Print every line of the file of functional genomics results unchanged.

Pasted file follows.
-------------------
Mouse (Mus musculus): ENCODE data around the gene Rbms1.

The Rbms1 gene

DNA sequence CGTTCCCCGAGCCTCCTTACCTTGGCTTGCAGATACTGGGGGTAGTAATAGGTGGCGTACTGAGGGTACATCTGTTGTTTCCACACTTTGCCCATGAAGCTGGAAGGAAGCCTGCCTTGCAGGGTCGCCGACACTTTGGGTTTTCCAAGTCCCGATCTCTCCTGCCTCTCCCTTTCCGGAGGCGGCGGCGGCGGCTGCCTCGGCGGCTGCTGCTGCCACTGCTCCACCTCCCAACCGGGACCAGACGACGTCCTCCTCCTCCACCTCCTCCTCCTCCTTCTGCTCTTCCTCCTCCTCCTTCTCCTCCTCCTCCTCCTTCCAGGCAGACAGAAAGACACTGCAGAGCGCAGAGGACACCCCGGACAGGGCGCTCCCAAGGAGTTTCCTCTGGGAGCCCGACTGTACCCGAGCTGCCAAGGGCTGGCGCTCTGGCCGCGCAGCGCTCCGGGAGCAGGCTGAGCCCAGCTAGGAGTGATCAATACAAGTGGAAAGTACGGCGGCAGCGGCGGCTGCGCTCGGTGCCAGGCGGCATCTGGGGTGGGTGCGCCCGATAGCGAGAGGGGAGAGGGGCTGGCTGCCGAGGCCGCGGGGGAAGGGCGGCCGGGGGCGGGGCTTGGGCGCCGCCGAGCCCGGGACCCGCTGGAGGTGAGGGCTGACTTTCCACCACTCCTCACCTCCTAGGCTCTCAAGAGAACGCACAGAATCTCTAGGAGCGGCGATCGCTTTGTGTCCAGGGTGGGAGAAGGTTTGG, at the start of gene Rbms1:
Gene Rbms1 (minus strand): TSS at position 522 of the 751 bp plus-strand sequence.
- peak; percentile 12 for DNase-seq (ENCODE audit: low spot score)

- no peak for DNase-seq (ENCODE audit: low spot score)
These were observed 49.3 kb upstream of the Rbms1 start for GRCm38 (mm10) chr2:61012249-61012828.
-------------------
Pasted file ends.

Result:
Mouse (Mus musculus): ENCODE data around the gene Rbms1.

The Rbms1 gene

DNA sequence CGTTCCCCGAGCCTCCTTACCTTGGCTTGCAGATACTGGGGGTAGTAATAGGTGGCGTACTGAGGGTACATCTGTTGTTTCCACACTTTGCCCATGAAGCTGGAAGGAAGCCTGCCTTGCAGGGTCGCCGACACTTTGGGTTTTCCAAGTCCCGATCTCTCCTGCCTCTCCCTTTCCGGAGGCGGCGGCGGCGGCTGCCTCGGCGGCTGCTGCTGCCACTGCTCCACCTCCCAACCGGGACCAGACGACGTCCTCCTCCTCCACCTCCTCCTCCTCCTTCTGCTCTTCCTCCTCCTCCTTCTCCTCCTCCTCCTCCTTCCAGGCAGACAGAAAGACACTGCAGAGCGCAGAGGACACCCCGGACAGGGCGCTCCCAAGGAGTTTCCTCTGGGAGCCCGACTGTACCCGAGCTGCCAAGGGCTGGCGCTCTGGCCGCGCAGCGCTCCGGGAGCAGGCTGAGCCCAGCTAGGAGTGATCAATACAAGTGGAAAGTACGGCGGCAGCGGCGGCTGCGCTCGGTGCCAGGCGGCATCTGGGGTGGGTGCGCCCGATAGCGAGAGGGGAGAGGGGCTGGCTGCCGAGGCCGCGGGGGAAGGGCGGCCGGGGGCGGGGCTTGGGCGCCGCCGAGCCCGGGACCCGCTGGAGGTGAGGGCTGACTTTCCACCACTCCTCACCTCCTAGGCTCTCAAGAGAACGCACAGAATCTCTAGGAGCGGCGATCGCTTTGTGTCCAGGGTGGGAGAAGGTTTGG, at the start of gene Rbms1:
Gene Rbms1 (minus strand): TSS at position 522 of the 751 bp plus-strand sequence.
- peak; percentile 12 for DNase-seq (ENCODE audit: low spot score)

- no peak for DNase-seq (ENCODE audit: low spot score)
These were observed 49.3 kb upstream of the Rbms1 start for GRCm38 (mm10) chr2:61012249-61012828.